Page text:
Spoofing for salmon
Richard Donkin tries his luck on the River Findhorn
AFIRST VISIT TO THE FINDHORN in June. We’d been shown the beat the previous evening but memories of this section, called Mini Daltra, had been all but wiped after a day of fishing other pools. I’d been dropped some way from the river and had no idea where to go. Cutting through trees, I found a sheep on its back with one of its forelegs stuck fast in the cleft of two saplings. I put all my weight on the thinner branch, prising it open and freeing the leg, but the sheep looked in a sorry state. I left it comfortable and lying upright but didn’t give much for its chances. The river was grievously low for June and catches were thin. I’d spent the afternoon in the gorge at Altnahara, a tough section, scrambling among the pools. One of them goes by the name of Black, where a deep channel of water curls around a rocky outcrop covered in lichens and moss. With no more than a pair of wellingtons for grip, I lowered myself into some water-scoured pots and then wondered how I might get out again. There was time to ponder since this is single-bank fishing and I’d just seen a chap leaving the pool on the other side. In his tweeds and Loden hat he looked like a cross between Jacques Tati and Moriarty at the Reichenbach Falls, a throwback to a bygone age. I put on a Newfoundland Bomber and dabbled a bit with a dead drift. A fish came up, opened its mouth, then thought better of it and returned to the depths. Climbing out of those pots was tricky and something of a lesson. This is not a place to get stuck, particularly in a dry spell when a downpour in the hills can cause a flash flood bringing a wall of water through the gorge. Inside the gorge, a network of platforms and roped sections winds below steep access paths. It’s not a place for those with vertigo and weak knees. Walking boots or wellies are a better choice of footwear than studded boots or thigh waders. The morning’s fishing was exhausting. A switch in the evening to the gentler Daltra beat proved less challenging, though this also has occasional roped parts. Mark had made his way down to a promising pool at the far end. He could choose since we’d “spoofed” for the rota the previous evening. If you’re poor at calculating odds, then try to avoid spoof as a means of apportioning anything, in this case, fishing pools. No matter how I try to understand the strategies in guessing how many coins – from naught to three – the others have in their hands, I always fail. So it was that mine was Hobson’s choice. I’m quite happy anyway to fish the less favoured pool or to follow someone down a section if they’re keen to go first. Mark was perched at the neck of a classic-looking pool called Dalnashaugh. He’d already fished the stretch below and settled on this one as the best bet.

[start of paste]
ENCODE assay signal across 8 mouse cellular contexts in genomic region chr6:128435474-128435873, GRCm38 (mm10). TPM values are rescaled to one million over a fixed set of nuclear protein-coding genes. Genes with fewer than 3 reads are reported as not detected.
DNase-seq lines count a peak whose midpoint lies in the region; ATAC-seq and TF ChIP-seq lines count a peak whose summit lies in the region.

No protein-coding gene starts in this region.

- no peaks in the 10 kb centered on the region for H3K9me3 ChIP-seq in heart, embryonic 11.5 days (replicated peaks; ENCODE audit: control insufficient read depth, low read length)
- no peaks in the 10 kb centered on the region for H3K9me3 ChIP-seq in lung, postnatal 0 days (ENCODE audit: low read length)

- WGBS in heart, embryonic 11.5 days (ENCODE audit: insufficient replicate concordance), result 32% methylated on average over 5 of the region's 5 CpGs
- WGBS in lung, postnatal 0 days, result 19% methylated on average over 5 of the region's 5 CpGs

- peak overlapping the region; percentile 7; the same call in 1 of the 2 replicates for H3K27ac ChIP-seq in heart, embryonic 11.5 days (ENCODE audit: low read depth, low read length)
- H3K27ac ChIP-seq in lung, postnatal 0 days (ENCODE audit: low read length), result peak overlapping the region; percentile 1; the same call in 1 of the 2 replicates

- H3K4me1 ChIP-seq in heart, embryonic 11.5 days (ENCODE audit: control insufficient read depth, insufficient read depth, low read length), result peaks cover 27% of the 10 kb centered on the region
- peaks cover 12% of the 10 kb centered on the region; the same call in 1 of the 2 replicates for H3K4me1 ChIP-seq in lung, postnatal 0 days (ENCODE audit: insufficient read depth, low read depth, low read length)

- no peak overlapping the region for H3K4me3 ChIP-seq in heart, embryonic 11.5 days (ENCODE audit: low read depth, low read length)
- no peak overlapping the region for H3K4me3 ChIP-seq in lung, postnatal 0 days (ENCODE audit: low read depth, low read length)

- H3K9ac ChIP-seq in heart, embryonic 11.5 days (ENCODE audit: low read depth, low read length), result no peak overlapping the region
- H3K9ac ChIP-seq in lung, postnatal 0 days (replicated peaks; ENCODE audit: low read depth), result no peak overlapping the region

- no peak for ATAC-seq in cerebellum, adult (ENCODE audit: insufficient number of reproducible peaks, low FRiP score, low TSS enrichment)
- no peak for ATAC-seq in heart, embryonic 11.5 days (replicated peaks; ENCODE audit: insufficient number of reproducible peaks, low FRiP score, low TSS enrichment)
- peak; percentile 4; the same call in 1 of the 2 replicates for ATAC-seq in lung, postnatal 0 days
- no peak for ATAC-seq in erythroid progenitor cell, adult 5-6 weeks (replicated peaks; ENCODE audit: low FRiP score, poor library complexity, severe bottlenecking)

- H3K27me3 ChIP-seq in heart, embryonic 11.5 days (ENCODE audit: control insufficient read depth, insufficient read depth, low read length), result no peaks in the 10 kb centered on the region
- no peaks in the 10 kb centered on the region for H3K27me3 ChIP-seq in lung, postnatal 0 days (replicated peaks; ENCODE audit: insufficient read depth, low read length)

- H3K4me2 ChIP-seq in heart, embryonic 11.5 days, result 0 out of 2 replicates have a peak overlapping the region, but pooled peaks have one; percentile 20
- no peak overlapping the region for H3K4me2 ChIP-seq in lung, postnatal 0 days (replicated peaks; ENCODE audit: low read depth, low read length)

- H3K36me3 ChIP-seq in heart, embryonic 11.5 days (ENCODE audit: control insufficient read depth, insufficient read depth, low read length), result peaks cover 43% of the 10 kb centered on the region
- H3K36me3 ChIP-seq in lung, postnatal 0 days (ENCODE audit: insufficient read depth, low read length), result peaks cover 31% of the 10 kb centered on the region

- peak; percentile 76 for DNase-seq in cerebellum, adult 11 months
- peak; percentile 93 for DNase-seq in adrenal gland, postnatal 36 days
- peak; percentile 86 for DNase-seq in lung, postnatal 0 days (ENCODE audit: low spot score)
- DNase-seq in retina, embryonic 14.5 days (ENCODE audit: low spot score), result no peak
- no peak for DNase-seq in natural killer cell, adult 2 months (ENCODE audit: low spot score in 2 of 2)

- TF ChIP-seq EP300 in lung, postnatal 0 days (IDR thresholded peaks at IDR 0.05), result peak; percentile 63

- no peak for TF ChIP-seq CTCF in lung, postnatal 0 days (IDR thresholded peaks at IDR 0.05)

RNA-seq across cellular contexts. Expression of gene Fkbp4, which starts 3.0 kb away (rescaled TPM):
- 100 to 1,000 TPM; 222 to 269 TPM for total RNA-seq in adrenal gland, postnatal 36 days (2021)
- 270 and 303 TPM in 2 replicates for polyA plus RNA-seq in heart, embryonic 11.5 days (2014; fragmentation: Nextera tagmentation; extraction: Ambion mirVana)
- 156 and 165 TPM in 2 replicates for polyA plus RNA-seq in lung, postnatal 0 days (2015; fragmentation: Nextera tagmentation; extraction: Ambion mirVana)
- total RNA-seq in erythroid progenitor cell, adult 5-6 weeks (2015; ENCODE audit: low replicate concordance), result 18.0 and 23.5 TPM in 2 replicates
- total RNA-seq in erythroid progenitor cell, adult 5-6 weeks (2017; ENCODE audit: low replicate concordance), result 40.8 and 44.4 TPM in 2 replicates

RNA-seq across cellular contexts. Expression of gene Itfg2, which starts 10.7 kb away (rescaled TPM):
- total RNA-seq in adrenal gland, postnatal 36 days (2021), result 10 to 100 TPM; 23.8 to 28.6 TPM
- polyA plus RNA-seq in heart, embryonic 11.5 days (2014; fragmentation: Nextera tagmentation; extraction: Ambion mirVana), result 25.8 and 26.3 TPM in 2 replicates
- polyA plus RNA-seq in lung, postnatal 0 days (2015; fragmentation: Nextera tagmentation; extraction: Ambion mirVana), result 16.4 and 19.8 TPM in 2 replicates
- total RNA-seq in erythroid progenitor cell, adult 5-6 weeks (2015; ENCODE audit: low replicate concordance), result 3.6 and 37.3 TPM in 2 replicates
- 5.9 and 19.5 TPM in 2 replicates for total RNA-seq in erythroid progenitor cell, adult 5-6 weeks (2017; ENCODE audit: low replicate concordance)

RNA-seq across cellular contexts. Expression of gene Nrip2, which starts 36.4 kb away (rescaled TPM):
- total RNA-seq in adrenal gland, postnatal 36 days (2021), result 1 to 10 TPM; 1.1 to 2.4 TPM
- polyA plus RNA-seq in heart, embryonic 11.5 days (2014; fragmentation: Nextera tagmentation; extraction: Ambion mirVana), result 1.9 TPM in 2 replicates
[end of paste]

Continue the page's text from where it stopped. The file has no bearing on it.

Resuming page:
“In his tweeds and Loden hat he looked like a cross between Jacques Tati and Moriarty at the Reichenbach Falls”
I headed to the next pool down, a frothy narrow section called White Stream, rated a low-water pool by Ewan Brodie, whose family own and run the Lethen Estate, including the Dunearn beat below and above Dulcie Bridge. In the distant past, the Brodies also owned the Glenferness fishings on the right bank but were forced to sell it when an imprudent ancestor ran up gambling debts. I dare say he was a poor spoof player, too. Lethen provides maps of pools with detailed notes on how they perform at different depths of water, a welcome aid for first-timers such as ourselves. More estates should do this. The well-oxygenated water of White Stream was sure to hold fish, a judgement confirmed after a few casts with a size 13 Crathie fly on 10lb monofilament. The take was nothing remarkable but it was soon clear the fish was larger than I’d thought. It wasn’t for giving in and there was a dearth of slack water apart from one small inlet. Mark arrived after a few minutes and told me how he would be playing the fish if it were his, guiding it around a slab of rock to an easier stretch of slack water further down. I ignored him. The rocky outcrop would obscure my view and the line could scrub on the stone. Besides, it was my fish to lose. All the same, he had a good net, and it was becoming clear when the fish showed, that my net was too small for the job. As fish go, though, this one was quite well behaved. It made a run or two, stubbornly held midstream for a while, then began to weaken before it was scooped into the net. How big? We reckoned about 16lb, a firm-bellied hen fish, safely returned. On the way back we noticed the sheep had gone. “Karma,” said Mark. “It’s because you saved it.” Now I’m not a religious man but I do wonder if good deeds are sometimes rewarded.